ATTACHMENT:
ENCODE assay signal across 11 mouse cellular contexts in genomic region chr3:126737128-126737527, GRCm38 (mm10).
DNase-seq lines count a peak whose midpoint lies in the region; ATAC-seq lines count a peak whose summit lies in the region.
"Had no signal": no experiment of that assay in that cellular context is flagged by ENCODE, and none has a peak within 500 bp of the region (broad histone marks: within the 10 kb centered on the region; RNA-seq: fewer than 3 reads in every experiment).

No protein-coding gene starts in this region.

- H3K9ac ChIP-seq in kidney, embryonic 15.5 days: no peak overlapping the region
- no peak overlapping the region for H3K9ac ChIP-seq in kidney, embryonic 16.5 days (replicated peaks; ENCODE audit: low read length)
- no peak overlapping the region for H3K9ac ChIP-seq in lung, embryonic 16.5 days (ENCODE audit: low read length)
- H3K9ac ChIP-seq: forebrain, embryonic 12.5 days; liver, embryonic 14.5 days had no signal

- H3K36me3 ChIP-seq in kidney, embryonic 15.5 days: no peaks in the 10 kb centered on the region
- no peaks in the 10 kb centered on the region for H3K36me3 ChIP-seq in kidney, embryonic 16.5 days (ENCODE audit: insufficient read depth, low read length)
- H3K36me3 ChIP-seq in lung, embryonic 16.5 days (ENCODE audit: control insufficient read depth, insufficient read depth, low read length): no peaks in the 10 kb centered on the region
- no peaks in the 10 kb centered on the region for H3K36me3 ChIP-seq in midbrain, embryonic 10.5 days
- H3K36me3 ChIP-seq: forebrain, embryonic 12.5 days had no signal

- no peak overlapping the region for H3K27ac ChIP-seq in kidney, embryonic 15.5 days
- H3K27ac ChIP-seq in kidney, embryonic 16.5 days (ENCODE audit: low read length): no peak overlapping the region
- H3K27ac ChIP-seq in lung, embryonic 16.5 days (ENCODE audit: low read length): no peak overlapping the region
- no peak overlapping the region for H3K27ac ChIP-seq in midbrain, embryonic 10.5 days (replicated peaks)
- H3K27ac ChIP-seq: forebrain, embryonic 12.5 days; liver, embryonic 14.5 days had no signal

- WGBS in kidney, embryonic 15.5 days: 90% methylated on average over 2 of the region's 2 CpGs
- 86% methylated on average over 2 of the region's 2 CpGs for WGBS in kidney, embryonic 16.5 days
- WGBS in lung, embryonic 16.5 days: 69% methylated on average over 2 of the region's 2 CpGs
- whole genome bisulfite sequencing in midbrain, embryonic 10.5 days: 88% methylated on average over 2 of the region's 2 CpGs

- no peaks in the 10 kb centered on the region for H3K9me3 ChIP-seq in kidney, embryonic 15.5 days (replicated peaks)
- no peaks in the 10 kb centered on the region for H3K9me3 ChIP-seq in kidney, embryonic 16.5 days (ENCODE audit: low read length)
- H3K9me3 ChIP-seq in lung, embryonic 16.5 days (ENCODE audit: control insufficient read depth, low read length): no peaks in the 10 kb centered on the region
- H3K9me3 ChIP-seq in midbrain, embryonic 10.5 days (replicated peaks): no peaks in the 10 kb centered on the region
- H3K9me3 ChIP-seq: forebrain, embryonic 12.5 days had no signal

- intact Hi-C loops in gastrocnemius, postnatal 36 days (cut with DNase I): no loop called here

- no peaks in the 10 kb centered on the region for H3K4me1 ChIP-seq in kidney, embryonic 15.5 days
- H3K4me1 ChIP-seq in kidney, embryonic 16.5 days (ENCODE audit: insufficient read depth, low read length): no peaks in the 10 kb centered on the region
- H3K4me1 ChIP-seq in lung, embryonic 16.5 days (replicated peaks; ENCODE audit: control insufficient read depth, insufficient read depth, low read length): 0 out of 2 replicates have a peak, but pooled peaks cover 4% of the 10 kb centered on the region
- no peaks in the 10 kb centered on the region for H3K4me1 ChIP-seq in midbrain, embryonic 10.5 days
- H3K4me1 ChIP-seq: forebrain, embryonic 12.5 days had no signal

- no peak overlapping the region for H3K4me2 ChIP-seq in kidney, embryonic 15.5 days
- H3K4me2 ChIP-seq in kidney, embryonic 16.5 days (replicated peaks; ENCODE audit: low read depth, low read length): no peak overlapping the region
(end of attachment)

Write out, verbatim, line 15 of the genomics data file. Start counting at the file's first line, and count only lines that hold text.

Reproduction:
- H3K27ac ChIP-seq in kidney, embryonic 16.5 days (ENCODE audit: low read length): no peak overlapping the region